Happy Birthday US Navy

I can’t believe I almost missed this.

Naval History and Heritage Command : About
In 1972 Chief of Naval Operations (CNO) Admiral Elmo R. Zumwalt authorized recognition of 13 October as the Navy?s birthday. In contrast to Navy Day, the Navy Birthday is intended as an internal activity for members of the active forces and reserves, as well as retirees, and dependents. Since 1972 each CNO has encouraged a Navy-wide celebration of this occasion "to enhance a greater appreciation of our Navy heritage, and to provide a positive influence toward pride and professionalism in the naval service."

Fair winds and following seas.

ICE

I wonder (after yet another cleaning of my iPhone contacts) how many of us ( us meaning you ) still have ” ICE ” in your cell phones?

You remember, the In Case if Emergency number so rescuers ( and ED’s ) know who to call if you can’t tell us?

I have mine, how’s about you? (sorry about all the parentheticals, but that’s how I’m thinking right now).

A unique, dare I say “Progressive”, solution to EMS/ED Frequent Fliers

EMS/ED frequent fliers are both a bane and (supposedly) another cost of doing business for EMS systems.  Maybe not.

My city of Fort Worth is trying to do something about it, proactively and correctly (emphasis mine):

MedStar program sends paramedic to homes of some repeat callers before they dial 911 | Fort Wor…
FORT WORTH — Last year, MedStar was called more than 800 times by 21 people.

Those “frequent fliers” weren’t necessarily facing life-threatening emergencies. Some may have needed primary care but didn’t have a regular doctor or transportation.

The overuse of ambulance services can divert crews needed elsewhere and drive up costs for taxpayers. Calls from those 21 MedStar patients resulted in $962,429 in ambulance charges, as well as charges for emergency room care. Most of that will never be collected, a MedStar official said, because only 1 in 4 patients transported has insurance….

MedStar is trying to tackle the problem with a new program that sends a paramedic to the homes of some patients before they dial 911.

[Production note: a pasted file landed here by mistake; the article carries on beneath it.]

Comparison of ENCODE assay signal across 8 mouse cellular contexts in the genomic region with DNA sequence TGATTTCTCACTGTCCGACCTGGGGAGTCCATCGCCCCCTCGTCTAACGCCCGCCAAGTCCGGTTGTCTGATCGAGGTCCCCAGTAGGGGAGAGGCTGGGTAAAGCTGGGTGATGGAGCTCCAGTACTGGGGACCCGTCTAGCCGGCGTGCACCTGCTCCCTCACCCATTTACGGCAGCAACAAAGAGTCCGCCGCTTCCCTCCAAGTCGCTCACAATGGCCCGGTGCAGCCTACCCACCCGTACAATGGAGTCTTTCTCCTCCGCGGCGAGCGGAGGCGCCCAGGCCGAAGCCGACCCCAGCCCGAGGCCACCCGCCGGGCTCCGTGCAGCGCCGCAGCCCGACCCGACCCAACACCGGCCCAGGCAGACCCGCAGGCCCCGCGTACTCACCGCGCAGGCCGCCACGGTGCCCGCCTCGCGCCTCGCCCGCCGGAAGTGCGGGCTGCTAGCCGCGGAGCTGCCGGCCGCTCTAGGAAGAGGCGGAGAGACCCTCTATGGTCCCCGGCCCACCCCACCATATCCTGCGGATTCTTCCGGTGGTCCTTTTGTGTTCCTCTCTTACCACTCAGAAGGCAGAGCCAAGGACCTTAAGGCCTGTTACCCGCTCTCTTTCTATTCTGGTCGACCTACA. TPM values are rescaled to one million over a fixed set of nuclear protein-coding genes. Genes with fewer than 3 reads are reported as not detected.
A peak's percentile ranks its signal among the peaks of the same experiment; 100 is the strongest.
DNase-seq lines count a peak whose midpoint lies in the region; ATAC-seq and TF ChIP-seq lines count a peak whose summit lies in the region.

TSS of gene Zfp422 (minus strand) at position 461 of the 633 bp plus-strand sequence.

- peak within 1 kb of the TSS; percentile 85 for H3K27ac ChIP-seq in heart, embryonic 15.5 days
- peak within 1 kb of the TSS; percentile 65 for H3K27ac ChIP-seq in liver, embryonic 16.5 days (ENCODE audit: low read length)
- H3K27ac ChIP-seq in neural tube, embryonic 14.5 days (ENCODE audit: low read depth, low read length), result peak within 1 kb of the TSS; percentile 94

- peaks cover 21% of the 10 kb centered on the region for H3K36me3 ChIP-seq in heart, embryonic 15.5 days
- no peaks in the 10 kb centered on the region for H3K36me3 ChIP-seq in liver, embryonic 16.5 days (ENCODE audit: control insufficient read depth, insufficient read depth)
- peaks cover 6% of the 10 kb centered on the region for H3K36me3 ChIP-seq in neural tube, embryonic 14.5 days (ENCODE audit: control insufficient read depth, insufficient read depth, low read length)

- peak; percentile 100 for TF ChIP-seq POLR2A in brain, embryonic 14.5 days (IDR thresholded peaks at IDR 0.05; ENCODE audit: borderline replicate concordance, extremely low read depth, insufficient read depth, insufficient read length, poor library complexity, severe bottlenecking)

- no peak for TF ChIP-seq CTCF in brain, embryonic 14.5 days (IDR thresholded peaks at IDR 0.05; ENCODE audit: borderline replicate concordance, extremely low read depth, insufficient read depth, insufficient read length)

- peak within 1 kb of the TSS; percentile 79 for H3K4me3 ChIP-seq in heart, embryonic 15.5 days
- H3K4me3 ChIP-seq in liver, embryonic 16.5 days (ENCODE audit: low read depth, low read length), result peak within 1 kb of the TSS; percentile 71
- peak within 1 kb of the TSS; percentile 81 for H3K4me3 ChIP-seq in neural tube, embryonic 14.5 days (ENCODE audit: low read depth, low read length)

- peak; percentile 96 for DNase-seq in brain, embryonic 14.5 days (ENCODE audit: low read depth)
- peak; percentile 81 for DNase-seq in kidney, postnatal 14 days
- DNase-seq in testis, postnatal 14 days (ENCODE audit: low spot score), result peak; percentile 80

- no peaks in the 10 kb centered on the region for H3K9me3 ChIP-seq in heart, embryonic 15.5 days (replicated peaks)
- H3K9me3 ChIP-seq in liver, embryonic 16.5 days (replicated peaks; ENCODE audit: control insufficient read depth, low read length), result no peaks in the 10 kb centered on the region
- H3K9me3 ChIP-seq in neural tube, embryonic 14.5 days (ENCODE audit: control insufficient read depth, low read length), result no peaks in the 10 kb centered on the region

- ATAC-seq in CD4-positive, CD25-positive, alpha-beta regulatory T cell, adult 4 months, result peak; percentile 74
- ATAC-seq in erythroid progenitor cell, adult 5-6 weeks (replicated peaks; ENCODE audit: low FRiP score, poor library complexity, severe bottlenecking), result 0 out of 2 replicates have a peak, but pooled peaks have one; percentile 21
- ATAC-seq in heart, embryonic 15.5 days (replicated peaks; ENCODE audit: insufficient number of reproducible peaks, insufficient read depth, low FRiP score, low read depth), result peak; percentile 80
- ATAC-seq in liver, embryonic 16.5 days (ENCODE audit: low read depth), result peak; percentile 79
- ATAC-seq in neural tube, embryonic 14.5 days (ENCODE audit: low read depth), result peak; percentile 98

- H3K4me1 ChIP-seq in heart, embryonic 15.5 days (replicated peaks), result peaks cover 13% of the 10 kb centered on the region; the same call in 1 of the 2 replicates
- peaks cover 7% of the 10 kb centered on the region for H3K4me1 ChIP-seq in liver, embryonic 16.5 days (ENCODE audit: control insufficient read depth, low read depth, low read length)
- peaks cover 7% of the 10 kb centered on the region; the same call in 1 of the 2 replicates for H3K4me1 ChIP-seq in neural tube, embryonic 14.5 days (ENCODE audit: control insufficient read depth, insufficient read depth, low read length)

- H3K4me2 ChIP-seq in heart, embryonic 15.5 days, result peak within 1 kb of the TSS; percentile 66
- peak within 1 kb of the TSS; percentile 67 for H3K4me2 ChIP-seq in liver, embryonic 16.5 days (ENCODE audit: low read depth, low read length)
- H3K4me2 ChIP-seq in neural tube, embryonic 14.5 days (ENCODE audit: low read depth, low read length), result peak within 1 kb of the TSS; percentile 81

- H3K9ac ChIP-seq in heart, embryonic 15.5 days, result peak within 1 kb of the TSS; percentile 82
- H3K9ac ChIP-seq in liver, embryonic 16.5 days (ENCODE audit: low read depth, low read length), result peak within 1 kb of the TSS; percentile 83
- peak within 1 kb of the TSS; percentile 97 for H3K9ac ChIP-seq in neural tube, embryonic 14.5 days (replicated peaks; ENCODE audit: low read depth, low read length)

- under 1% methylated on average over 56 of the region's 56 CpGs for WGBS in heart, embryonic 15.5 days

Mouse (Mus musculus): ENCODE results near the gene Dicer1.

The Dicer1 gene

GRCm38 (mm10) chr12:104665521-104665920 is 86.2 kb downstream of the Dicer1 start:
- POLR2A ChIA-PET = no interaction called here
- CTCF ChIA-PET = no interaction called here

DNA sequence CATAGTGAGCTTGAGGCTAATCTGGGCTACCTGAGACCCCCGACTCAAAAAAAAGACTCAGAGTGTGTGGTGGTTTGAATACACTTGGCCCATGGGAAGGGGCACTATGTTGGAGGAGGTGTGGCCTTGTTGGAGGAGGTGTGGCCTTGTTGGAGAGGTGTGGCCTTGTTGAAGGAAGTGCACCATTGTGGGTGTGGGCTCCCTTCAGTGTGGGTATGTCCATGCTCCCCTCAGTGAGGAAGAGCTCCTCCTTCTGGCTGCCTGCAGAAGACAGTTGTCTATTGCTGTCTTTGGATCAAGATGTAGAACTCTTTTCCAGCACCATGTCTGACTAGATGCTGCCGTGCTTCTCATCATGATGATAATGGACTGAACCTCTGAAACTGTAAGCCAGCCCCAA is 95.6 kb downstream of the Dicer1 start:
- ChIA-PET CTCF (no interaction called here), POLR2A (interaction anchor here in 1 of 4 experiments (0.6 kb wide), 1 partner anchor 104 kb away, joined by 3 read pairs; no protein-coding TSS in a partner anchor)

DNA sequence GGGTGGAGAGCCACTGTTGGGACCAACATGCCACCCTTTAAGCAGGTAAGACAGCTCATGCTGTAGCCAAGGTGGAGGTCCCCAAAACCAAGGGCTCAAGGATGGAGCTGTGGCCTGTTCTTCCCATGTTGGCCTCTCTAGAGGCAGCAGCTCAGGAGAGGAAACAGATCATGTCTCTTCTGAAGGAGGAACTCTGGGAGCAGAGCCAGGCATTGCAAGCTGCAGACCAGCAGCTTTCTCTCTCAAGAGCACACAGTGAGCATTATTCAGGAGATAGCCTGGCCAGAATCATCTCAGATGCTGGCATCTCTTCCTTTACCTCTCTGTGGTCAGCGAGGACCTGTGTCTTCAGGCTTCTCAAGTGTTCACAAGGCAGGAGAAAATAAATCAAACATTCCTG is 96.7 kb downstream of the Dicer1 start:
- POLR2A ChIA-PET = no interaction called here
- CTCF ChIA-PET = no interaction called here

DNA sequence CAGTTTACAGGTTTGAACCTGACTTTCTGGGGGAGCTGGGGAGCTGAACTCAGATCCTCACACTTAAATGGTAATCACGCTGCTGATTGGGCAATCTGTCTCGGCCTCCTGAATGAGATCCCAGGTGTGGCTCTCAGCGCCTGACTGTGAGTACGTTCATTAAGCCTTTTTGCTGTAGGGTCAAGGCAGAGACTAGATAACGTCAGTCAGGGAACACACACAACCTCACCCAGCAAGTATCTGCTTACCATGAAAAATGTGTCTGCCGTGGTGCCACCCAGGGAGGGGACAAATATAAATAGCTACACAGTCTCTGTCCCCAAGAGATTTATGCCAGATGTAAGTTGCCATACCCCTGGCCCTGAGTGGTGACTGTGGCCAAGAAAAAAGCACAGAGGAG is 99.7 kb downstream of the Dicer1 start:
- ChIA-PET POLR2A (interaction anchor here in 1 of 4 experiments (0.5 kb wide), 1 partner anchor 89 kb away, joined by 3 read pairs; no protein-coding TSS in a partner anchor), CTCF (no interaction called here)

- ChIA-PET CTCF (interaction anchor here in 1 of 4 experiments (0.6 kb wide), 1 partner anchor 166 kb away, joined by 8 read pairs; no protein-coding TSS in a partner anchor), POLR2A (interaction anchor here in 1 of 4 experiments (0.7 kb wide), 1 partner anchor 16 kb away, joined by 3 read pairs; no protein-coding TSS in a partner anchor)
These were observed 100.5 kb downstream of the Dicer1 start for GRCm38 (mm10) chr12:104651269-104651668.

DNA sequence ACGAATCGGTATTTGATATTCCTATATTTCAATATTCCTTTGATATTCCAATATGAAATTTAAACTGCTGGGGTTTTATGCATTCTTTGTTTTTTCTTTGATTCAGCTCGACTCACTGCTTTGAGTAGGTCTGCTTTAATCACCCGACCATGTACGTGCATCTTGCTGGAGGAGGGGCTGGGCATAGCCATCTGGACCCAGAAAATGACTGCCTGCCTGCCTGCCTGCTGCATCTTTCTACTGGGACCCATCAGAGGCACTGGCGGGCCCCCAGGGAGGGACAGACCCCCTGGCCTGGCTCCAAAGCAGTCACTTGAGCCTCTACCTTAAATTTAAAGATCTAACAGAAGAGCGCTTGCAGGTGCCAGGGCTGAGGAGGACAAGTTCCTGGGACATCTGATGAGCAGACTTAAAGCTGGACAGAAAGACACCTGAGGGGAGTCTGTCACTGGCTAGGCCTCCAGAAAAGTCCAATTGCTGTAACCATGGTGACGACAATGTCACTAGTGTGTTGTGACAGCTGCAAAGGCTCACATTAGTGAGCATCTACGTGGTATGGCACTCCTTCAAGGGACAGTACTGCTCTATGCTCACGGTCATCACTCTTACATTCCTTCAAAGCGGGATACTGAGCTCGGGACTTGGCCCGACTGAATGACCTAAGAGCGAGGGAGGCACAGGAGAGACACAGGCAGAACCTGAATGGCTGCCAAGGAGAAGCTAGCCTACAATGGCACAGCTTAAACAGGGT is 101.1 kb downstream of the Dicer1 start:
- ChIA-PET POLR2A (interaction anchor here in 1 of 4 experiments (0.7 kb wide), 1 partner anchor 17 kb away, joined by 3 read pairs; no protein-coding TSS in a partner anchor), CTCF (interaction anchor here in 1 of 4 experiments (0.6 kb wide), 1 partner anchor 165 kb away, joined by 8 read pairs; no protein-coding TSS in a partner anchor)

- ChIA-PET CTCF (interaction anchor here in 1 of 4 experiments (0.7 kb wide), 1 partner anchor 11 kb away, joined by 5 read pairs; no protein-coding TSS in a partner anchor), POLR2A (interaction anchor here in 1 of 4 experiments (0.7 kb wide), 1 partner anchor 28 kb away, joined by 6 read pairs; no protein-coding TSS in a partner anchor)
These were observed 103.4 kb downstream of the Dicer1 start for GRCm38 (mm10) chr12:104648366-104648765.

“We wanted to try and find a better way to keep some of these folks more healthy,” said Matt Zavadsky, MedStar operations director. “We wanted to keep from making transports that we could prevent, and we thought this was a group of patients that we could manage proactively rather than reactively.”

Out of those 21 people, MedStar picked nine to participate in the program.

Read the article, as it’s been a qualified success; while it would be optimal to include all the frequent fliers, reality intervenes.  As a practicing doc I haven’t missed anyone, but that’s a good thing.  I hope there’s enough money to continue this program, and to slowly expand it.

Good for MedStar.

A chip off the old block

I am so proud.

My daughter just called from college, where she just smoked out the frosh chem lab.

Seems the instructions for how much granular drano to add, then how much water (yes, after the drano) were not described clearly.  Or, just clearly enough to make a lot of caustic fog.  No injuries, no harm/no foul.

Given my history, she called on the way home to tell of her escapade.  She said it reminded her of me, which is amusing.

I miss her, and wish she’d gotten someone elses’ lab skills….

Influenza whack-a-mole

What’s the ED like during a flu pandemic?

With all due respect to the afflicted, for the staff it’s like a game of whack-a-mole with no end.

The board says a family plan with flu like symptoms, then several singles with same.

So, off we go, see them all, send them home, then more pop up in other rooms! It’s flu whack-a-mole.

I’ll be glad when this ends, because I never liked that game.

Dr. Wes: Dear Doctor: You Will Be Salaried

Dr. Wes: Dear Doctor: You Will Be Salaried

Dr. Wes has something he wants you to know….   And that I want every doctor to know, as well.

How Dell Childrens’ is dealing with H1N1

Sounds like quite well, really:

Third flu tent opens at Dell Children’s as volumes stay high

By Mary Ann Roser | Tuesday, September 29, 2009, 11:34 AM

Statesman.comDoctors and nurses are now seeing patients in a third tent outside the emergency department at Dell Children’s Medical Center to handle steady high volumes of children complaining of flu.

Two tents, which went up Sept. 21 after swine flu cases spiked at the hospital, have proved to be “awesomely efficient,” hospital officials said, with the average patient being treated and sent home in about 30 minutes. The third opened today….

In the past 24 hours, the ER saw 353 patients with more than 70 percent with flu or flu-like illness, according to Seton.

That’s quite a sensible thing to do.  Keep the contagious respiratory viral illness out of the ED, where there are patients who don’t have it, but may be immunosuppressed, etc.

Good for Dell Childrens!